Thursday, November 17, 2011

November 17, 2011: Kids Say the Darnedest Things 4

[The best way I can think of to respond to the Penn State situation is to focus for this week’s blog posts on a few of the many very impressive voices and ideas my students have shared over the years, to exemplify some of the best about what both college and young people have to offer. This is the fourth in that series.]
In the early summer of 2006, at the end of my first year here at Fitchburg State, I had the opportunity to teach for the first time a graduate course (as part of our English Department’s Master’s program). As I told the 19 students on the last day of class, I had been thinking for many years about precisely that opportunity, and this course represented one of those very rare times when something about which I’ve thought for years actually lives up to, and even exceeds, my expectations for it (in fact, as I told them, there had only been four other such times—seeing The Fellowship of the Ring for the first time, my first Bruce concert, my wedding day, and the first time my older son smiled at me). Part of the reason for that was undoubtedly the subject matter, both broadly (the course focused on American historical fiction across the last couple centuries) and specifically (the syllabus includes three of my very favorite American novels: The Marrow of Tradition; Absalom, Absalom!; and Ceremony). But, without question, much more central to the course’s success were those students.
Just about every day and conversation and aspect of the class would provide evidence for that statement, but I’ll focus here on two. I’d be lying if I didn’t admit that I was pretty concerned going into the first day with Absalom (each main text got two days, although the second also included an excerpt from a second novel and a couple short scholarly/theoretical pieces)—Faulkner’s novel is, as I wrote in that earlier blog post and as anybody who’s read even the first page knows, one of the most dense and demanding and frustrating works of American literature; by 2006 I had read the novel four separate times and even published an article (my first) on it and still came away with plenty of questions and uncertainties and struggles. The students came to class with plenty of those as well, but also with three other, complementary and equally vital things: determination that had allowed them to get through the whole of the novel in only a handful of days (due to the condensed summer schedule), those ongoing confusions notwithstanding; a willingness to keep doing that kind of hard work in our communal conversation; and a whole range of really interesting and effective starting points, specific moments and details and ideas about the novel. What could have been one of the most frustrating class discussions of my career—understandably, and it wouldn’t have been their fault if it did—turned into one of the very best, both in its specific developments about the text and in its inspiring example.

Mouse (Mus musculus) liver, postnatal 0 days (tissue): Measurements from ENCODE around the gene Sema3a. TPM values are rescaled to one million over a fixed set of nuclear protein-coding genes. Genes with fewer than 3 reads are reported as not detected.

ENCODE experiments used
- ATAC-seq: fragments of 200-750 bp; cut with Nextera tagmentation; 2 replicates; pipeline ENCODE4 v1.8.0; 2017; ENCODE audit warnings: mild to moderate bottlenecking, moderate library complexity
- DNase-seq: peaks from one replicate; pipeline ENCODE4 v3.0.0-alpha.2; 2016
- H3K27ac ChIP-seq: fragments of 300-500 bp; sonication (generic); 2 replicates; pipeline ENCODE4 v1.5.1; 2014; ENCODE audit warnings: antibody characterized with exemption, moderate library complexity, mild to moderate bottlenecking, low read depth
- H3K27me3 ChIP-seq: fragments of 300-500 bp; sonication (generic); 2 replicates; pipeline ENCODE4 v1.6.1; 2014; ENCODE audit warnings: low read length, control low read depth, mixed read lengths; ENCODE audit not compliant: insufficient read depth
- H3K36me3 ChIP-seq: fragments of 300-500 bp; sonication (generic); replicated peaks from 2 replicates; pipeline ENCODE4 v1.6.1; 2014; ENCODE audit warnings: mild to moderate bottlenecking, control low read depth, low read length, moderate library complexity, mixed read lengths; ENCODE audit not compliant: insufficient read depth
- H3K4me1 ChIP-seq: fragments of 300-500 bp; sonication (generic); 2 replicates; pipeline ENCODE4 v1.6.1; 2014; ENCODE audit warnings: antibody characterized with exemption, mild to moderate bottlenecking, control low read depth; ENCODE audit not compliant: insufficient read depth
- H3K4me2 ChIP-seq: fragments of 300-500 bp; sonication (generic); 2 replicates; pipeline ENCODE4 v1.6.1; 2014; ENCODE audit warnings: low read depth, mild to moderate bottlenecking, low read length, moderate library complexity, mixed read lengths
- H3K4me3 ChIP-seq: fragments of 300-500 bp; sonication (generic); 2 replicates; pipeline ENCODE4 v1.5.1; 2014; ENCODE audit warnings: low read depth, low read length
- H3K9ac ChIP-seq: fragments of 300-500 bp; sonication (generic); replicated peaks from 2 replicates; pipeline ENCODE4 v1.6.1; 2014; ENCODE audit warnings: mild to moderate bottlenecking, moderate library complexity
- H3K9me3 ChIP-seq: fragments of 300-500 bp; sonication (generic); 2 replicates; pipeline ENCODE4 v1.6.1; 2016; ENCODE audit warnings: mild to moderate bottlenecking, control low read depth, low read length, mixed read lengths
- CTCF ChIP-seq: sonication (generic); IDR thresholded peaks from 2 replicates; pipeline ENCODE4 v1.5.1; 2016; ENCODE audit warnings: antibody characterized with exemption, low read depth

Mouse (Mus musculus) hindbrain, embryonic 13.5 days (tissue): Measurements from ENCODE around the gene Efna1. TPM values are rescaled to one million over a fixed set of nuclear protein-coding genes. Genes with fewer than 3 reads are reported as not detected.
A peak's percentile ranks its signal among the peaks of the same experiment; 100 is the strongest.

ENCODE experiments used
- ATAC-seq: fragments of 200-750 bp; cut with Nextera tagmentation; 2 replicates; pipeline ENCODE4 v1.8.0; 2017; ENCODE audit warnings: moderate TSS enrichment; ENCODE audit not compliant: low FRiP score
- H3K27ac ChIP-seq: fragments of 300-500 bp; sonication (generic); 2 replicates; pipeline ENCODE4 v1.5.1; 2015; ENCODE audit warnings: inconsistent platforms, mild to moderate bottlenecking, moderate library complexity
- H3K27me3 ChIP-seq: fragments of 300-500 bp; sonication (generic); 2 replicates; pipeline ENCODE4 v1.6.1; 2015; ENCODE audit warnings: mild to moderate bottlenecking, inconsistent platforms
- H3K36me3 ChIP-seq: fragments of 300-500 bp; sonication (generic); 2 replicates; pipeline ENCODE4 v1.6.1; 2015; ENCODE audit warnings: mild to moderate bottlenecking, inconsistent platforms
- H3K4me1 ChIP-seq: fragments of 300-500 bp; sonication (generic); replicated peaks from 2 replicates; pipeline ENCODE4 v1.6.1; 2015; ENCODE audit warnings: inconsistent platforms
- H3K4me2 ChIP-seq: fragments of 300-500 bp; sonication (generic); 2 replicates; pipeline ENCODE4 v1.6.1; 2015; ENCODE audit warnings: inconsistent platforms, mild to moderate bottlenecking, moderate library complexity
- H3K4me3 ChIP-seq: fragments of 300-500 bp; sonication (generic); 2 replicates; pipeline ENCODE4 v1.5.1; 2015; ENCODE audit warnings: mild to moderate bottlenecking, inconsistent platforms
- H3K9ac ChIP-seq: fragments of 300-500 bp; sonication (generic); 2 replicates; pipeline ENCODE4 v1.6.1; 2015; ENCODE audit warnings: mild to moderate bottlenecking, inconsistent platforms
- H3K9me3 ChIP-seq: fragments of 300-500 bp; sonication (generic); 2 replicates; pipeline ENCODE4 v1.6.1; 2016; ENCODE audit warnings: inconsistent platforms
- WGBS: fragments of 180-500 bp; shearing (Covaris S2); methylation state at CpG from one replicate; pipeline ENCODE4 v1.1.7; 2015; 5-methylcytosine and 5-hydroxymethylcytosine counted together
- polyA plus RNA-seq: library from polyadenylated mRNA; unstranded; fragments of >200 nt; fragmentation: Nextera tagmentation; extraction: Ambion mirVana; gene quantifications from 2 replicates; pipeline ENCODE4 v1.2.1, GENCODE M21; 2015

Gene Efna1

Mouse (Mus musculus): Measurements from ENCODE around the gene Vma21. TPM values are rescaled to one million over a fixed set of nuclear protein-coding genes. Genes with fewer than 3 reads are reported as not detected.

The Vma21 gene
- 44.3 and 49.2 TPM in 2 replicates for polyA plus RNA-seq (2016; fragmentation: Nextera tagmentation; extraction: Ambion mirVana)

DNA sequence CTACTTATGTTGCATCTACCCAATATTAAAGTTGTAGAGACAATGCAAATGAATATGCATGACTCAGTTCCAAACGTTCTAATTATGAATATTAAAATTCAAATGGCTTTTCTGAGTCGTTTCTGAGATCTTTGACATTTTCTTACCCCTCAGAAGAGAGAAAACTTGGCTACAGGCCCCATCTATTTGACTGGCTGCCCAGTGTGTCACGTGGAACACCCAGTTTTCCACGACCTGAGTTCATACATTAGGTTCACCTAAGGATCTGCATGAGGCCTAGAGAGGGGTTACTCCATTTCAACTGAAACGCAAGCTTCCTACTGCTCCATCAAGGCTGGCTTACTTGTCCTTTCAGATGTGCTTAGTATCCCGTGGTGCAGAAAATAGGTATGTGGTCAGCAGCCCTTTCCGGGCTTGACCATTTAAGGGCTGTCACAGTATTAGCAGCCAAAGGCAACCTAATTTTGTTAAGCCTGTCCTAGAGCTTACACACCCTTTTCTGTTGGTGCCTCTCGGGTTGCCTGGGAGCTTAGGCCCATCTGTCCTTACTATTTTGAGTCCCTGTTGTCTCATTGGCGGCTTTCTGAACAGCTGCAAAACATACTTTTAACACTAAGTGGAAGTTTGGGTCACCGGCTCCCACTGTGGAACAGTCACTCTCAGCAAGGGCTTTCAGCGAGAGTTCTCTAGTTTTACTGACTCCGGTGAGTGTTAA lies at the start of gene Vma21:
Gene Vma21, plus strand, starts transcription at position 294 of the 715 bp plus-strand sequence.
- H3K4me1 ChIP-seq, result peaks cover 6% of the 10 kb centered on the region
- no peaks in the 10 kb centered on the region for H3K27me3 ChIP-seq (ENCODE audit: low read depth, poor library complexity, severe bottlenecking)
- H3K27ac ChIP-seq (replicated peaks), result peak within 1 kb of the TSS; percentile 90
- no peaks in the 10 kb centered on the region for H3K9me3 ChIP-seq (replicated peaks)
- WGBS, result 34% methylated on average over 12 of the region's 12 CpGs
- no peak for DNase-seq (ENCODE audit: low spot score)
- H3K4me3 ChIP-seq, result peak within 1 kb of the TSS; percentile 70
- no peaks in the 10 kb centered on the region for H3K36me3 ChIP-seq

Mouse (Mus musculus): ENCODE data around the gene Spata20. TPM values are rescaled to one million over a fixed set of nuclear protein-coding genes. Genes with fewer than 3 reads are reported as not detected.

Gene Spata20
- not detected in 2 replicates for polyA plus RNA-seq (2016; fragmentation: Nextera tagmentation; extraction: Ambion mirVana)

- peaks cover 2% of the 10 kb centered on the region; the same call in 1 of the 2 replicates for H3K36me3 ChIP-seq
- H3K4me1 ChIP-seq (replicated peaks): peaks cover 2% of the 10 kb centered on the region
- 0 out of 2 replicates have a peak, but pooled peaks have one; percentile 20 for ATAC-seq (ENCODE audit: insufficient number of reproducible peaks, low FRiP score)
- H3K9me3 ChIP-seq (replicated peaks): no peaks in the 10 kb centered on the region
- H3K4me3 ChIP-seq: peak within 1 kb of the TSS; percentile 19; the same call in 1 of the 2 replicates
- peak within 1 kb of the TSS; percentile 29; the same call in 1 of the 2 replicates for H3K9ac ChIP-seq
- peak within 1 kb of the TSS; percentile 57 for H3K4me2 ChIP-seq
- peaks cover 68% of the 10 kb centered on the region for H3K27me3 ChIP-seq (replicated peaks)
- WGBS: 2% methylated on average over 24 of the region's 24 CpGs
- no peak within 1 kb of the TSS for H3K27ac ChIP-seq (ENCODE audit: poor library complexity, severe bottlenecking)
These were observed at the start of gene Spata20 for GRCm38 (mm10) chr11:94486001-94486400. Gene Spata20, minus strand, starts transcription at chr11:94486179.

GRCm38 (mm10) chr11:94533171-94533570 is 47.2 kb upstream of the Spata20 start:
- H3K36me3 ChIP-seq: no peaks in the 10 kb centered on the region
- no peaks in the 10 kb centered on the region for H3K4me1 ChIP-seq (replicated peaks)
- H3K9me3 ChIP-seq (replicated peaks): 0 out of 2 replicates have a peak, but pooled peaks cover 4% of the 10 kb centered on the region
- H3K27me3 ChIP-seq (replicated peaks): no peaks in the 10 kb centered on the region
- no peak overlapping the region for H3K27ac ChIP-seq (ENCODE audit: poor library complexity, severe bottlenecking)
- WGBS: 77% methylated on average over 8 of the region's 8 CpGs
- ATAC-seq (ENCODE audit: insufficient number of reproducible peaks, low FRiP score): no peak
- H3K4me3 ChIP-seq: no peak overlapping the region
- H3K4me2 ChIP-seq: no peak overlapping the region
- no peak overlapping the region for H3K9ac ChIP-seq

Then there were the final papers. As I later wrote in the Introduction to our graduate program’s biannual journal (for which we collected about 10 of those papers), I assigned the students an impossible task for those papers: coming up with their own definition of American historical fiction, one connected to at least a few of our primary texts and in conversation with at least a couple of our scholarly voices. Sure, I had come up with my own such definition in my dissertation/first book, but I had done so over years and in many stages and after having read hundreds of primary texts and at least as many scholarly ones and etc.; I was asking them to do the same over a few weeks and with four novels (and pieces of four others) and eight scholarly voices in play. And yet they delivered, on two very key levels: their papers were very effectively and convincingly grounded in the texts, in the use and analysis of specifics from the novels and in response to the scholars; and they advanced unique and striking main arguments and definitions, including at least two (a connection of American historical fiction to the land; a thesis about images of history as either an upward or a downward spiral) that have informed my own ideas and perspective ever since.
More tomorrow, the last in this series,
PS. Any scholarly experiences (whether classes, writing, research, or others) that have met or exceeded your expectations or ideals?

No comments:

Post a Comment